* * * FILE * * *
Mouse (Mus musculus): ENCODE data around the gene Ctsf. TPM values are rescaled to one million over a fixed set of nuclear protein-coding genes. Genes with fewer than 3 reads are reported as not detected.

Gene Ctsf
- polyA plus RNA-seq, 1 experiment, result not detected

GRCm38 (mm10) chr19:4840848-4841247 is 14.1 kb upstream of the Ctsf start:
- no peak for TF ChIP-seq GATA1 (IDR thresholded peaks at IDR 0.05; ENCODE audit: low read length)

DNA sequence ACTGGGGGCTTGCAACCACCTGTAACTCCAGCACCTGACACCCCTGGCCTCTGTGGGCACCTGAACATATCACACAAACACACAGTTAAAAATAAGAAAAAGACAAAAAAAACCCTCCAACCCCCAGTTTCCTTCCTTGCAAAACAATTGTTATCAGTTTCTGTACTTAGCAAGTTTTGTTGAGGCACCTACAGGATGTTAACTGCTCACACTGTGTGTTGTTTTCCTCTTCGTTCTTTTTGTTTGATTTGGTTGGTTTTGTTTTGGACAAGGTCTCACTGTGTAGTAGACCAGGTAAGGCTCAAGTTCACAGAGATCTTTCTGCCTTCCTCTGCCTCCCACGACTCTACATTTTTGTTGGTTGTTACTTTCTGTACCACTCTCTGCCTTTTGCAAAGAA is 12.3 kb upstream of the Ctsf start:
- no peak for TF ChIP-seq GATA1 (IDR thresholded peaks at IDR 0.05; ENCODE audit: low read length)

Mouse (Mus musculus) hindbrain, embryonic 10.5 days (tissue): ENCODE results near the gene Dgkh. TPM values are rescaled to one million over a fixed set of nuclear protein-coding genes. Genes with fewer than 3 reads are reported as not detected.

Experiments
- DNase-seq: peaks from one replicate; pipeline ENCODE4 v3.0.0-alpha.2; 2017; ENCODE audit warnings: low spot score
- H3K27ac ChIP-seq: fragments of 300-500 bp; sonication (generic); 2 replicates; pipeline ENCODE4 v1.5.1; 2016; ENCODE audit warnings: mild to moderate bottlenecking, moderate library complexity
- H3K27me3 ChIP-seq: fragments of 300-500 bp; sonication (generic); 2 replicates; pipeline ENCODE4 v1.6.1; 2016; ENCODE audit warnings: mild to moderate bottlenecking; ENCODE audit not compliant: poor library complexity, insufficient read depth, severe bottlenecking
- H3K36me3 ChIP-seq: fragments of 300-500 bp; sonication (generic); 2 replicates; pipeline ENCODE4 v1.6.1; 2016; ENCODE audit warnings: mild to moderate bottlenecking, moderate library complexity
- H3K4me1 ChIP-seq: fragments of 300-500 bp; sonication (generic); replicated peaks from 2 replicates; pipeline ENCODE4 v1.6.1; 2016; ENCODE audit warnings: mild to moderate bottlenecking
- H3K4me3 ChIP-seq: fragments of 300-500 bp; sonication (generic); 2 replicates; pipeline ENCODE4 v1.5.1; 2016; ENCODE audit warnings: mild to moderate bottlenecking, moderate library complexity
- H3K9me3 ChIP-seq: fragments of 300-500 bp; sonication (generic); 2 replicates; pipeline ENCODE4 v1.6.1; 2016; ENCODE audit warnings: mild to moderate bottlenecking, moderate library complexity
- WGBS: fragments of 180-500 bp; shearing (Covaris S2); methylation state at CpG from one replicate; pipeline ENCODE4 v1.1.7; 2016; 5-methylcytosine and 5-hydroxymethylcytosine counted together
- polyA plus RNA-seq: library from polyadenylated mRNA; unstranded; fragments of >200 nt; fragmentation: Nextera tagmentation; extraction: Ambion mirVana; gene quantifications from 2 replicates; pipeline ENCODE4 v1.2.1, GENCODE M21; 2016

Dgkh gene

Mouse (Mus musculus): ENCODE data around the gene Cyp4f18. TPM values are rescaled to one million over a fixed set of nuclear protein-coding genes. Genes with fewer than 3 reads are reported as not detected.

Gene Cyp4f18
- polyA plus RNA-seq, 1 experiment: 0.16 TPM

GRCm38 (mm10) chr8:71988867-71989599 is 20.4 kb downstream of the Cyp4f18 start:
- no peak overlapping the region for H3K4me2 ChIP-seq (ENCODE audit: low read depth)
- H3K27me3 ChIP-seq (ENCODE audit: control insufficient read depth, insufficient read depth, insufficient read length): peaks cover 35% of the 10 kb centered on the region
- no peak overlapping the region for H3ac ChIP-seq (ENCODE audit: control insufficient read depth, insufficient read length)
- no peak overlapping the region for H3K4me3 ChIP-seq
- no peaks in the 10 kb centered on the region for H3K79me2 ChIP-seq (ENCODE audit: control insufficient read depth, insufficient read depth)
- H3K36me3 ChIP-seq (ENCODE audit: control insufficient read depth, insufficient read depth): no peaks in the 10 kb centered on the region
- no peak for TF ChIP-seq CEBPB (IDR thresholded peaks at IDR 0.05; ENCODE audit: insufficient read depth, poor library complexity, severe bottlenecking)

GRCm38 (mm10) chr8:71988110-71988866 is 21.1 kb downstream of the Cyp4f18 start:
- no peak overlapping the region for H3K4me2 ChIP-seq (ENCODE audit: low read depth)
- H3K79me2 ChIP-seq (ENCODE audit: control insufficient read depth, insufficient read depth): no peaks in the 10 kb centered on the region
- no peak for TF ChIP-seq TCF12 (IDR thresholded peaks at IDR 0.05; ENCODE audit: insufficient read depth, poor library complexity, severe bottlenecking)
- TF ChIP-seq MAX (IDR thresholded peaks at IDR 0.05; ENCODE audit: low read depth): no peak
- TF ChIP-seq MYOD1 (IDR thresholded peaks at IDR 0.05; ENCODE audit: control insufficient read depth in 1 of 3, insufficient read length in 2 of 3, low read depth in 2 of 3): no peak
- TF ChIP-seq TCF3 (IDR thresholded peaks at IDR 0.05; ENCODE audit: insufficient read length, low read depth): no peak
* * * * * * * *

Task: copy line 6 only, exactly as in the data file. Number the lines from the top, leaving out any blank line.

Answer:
DNA sequence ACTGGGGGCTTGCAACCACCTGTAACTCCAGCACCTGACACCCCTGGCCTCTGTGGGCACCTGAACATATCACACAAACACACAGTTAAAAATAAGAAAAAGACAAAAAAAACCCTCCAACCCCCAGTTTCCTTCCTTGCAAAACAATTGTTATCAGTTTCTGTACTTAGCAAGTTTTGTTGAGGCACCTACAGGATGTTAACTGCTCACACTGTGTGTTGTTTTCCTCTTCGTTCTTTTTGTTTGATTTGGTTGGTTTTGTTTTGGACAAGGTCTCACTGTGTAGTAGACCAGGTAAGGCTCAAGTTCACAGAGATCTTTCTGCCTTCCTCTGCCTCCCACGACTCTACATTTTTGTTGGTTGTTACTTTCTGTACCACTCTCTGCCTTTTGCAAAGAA is 12.3 kb upstream of the Ctsf start: